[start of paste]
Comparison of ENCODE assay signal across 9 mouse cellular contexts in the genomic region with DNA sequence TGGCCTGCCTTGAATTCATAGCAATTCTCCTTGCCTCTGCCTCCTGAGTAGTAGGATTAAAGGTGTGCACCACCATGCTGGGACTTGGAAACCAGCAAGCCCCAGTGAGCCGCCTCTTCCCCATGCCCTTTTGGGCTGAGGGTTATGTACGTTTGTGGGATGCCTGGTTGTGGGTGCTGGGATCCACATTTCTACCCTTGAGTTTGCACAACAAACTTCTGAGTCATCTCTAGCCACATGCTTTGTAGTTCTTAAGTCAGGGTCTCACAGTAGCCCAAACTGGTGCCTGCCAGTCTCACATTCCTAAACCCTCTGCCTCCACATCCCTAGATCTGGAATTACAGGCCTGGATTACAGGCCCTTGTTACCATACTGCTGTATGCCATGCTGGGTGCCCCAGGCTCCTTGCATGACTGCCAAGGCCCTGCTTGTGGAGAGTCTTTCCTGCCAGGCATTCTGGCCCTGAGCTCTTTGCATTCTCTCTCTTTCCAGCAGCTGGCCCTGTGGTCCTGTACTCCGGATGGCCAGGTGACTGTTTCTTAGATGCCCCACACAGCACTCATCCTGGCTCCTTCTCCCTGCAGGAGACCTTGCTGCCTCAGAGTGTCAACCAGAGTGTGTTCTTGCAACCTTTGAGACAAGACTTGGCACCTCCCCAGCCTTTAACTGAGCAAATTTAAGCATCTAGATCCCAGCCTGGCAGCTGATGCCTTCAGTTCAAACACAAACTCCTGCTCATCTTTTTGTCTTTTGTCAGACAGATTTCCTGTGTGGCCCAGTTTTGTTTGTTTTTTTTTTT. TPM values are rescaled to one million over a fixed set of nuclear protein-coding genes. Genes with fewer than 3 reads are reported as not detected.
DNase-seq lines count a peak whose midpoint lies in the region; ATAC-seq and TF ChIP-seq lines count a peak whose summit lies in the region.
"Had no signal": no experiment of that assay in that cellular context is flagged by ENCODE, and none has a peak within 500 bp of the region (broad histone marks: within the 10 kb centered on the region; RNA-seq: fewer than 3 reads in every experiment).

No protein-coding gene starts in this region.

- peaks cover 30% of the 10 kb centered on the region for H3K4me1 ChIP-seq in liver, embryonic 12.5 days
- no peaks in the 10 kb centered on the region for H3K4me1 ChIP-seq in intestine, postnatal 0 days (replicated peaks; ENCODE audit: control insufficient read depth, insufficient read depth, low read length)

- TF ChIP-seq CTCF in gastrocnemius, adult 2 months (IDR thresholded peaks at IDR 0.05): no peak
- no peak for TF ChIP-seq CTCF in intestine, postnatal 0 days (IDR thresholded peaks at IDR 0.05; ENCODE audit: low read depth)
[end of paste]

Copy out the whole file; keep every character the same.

Comparison of ENCODE assay signal across 9 mouse cellular contexts in the genomic region with DNA sequence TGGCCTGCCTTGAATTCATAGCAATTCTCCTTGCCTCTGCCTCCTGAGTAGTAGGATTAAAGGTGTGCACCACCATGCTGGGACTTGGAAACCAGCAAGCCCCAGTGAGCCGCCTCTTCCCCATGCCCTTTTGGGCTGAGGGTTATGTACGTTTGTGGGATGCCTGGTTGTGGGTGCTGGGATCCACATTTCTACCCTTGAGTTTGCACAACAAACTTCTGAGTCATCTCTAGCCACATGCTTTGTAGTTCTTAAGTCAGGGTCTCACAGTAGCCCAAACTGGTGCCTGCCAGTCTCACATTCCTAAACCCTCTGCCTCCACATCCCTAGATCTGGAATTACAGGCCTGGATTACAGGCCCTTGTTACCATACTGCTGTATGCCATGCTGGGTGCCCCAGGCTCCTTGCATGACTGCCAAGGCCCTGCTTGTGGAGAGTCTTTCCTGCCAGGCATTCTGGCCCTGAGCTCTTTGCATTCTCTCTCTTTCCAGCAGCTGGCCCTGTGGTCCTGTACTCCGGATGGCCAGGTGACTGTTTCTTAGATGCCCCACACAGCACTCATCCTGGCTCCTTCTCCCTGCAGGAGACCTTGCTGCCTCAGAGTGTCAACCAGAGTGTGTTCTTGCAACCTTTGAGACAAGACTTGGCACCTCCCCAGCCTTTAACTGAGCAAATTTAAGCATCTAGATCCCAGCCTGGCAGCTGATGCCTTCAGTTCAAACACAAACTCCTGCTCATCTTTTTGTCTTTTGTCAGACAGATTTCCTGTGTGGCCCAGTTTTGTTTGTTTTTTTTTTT. TPM values are rescaled to one million over a fixed set of nuclear protein-coding genes. Genes with fewer than 3 reads are reported as not detected.
DNase-seq lines count a peak whose midpoint lies in the region; ATAC-seq and TF ChIP-seq lines count a peak whose summit lies in the region.
"Had no signal": no experiment of that assay in that cellular context is flagged by ENCODE, and none has a peak within 500 bp of the region (broad histone marks: within the 10 kb centered on the region; RNA-seq: fewer than 3 reads in every experiment).

No protein-coding gene starts in this region.

- peaks cover 30% of the 10 kb centered on the region for H3K4me1 ChIP-seq in liver, embryonic 12.5 days
- no peaks in the 10 kb centered on the region for H3K4me1 ChIP-seq in intestine, postnatal 0 days (replicated peaks; ENCODE audit: control insufficient read depth, insufficient read depth, low read length)

- TF ChIP-seq CTCF in gastrocnemius, adult 2 months (IDR thresholded peaks at IDR 0.05): no peak
- no peak for TF ChIP-seq CTCF in intestine, postnatal 0 days (IDR thresholded peaks at IDR 0.05; ENCODE audit: low read depth)